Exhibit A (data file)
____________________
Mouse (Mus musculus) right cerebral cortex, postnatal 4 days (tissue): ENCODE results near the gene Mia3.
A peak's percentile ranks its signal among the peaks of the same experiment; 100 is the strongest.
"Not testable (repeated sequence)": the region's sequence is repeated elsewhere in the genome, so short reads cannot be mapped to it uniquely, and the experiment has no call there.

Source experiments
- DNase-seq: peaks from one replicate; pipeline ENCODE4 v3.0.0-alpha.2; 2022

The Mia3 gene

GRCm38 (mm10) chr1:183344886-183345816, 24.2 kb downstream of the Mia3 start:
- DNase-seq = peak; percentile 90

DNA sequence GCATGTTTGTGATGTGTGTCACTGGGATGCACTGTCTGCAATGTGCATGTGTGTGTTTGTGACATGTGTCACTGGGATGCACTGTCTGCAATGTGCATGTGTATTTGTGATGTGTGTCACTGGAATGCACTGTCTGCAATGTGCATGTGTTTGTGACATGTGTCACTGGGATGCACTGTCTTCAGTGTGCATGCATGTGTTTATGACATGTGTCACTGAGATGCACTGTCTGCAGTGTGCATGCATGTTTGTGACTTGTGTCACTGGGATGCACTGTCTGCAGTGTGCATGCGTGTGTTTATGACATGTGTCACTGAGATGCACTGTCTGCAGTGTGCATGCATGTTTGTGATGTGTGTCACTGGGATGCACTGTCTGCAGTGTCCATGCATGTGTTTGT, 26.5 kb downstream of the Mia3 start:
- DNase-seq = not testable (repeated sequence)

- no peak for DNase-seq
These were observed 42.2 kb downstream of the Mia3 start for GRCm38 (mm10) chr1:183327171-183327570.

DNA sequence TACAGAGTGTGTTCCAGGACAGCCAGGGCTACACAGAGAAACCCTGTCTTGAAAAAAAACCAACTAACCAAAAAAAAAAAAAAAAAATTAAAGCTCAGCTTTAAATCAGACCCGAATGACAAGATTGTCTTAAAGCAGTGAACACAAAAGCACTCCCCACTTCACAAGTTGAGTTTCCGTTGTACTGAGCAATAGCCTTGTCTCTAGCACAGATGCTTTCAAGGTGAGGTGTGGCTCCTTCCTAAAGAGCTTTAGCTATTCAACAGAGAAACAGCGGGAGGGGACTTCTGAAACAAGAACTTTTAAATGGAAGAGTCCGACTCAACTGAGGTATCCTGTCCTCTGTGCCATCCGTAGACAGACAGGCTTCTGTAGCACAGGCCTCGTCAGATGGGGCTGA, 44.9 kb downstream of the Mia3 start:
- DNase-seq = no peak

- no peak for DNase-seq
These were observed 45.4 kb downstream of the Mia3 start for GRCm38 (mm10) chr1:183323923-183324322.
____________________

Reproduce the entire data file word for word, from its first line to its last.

Mouse (Mus musculus) right cerebral cortex, postnatal 4 days (tissue): ENCODE results near the gene Mia3.
A peak's percentile ranks its signal among the peaks of the same experiment; 100 is the strongest.
"Not testable (repeated sequence)": the region's sequence is repeated elsewhere in the genome, so short reads cannot be mapped to it uniquely, and the experiment has no call there.

Source experiments
- DNase-seq: peaks from one replicate; pipeline ENCODE4 v3.0.0-alpha.2; 2022

The Mia3 gene

GRCm38 (mm10) chr1:183344886-183345816, 24.2 kb downstream of the Mia3 start:
- DNase-seq = peak; percentile 90

DNA sequence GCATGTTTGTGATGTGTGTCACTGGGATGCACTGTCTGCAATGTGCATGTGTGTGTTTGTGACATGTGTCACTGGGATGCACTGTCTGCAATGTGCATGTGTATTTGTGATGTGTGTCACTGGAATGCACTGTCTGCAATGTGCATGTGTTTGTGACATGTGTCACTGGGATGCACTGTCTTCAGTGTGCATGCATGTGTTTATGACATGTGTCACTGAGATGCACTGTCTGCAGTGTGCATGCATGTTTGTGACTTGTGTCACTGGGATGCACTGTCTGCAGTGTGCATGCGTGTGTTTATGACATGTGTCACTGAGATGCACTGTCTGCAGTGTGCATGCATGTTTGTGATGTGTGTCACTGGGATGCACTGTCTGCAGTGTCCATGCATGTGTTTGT, 26.5 kb downstream of the Mia3 start:
- DNase-seq = not testable (repeated sequence)

- no peak for DNase-seq
These were observed 42.2 kb downstream of the Mia3 start for GRCm38 (mm10) chr1:183327171-183327570.

DNA sequence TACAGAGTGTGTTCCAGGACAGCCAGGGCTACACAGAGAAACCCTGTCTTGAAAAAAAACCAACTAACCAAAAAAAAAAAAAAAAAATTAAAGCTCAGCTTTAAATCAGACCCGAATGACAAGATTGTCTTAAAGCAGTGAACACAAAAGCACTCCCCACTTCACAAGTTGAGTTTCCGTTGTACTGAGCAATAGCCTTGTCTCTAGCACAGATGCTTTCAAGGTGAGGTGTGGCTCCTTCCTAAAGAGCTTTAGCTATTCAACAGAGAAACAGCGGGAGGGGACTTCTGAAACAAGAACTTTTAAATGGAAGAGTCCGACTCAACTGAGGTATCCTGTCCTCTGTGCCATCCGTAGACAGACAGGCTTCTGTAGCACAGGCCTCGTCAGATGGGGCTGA, 44.9 kb downstream of the Mia3 start:
- DNase-seq = no peak

- no peak for DNase-seq
These were observed 45.4 kb downstream of the Mia3 start for GRCm38 (mm10) chr1:183323923-183324322.